December 31, 2021

Arizona Defends Law Banning Discriminatory Abortions

Arizona Attorney General Mark Brnovich filed a brief with the Supreme Court on Dec 14 asking the Court to allow a pro-life anti-discrimination law to stand. The law prohibits discriminatory abortions that are decided solely due to an unborn child's race, sex, or diagnosis with a genetic abnormality.

At the same time, 23 pro-abortion attorneys general from other states have filed a brief with the Ninth Circuit Court of Appeals, asking the court to uphold its injunction preventing the law's enforcement.

California Attorney General Ray Bonta filed the brief to the Ninth Circuit. “The decision to terminate a pregnancy before viability is a personal choice and is protected under the law,” Bonta wrote in a press release. “Unconstitutional laws like Arizona’s reason ban have the potential to impact millions of Americans, including Californians who choose to visit, work, or go to school in the state. Using the law to take away a constitutional right from people who are already making a tremendously complex choice cannot stand. My office has and will continue to oppose this ban and others like it.”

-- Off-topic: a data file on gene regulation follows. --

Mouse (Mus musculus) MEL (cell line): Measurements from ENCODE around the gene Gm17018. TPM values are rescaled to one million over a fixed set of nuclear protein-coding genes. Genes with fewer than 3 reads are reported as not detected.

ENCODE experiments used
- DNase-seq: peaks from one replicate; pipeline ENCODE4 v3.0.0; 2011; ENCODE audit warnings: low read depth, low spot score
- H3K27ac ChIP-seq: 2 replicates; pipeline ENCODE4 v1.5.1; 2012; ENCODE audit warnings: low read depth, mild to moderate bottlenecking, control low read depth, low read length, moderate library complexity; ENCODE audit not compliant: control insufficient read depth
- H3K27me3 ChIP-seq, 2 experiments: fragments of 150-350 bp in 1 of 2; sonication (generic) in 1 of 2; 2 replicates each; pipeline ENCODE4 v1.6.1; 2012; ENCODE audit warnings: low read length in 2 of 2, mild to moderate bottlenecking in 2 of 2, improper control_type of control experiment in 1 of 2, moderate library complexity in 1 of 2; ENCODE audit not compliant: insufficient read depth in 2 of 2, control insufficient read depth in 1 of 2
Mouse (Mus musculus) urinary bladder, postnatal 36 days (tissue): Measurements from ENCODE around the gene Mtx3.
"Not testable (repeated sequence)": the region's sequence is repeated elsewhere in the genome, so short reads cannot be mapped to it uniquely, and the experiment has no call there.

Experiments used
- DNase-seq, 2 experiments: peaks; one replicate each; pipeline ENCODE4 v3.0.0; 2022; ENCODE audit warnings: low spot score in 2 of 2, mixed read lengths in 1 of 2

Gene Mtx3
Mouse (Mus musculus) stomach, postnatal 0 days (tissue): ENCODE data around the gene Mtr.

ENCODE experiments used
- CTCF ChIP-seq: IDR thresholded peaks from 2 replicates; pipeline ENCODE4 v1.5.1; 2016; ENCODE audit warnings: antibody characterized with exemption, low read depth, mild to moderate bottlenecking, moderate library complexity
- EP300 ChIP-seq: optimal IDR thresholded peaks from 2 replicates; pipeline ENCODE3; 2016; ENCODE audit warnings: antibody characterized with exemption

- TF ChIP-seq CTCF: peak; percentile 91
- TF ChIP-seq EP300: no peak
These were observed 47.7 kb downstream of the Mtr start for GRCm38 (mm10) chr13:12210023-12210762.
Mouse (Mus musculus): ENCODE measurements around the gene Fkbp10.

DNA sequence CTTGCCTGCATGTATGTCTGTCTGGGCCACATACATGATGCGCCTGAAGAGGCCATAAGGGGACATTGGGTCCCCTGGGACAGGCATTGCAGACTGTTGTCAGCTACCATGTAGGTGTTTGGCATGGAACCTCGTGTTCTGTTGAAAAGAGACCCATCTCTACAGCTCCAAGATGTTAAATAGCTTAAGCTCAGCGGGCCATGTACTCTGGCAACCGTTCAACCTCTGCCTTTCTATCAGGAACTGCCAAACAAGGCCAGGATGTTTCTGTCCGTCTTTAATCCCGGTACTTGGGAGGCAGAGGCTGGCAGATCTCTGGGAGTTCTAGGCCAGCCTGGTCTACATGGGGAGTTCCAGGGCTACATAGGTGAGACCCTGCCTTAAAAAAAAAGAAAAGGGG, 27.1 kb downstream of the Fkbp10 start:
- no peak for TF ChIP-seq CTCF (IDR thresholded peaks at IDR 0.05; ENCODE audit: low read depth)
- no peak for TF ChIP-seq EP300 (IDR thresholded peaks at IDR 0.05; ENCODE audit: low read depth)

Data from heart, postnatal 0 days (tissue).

The antidiscrimination law was set to go into effect on Sept 29, but it was blocked by the courts following a lawsuit by the Center for Reproductive Rights and (ironically) the American Civil Liberties Union.

Appeals courts across the country have taken different stances on the constitutionality of laws banning discriminatory abortions. The Supreme Court takes this into account when deciding which cases they should take up.

In his brief to the Supreme Court, Brnovich wrote, “This court has never otherwise recognized the purported right at issue — a right to race-, sex-, or genetic-selective abortions. The right to perform an abortion based solely on the results of genetic testing is novel, with no basis in the Constitution’s text or the nation’s history and traditions.”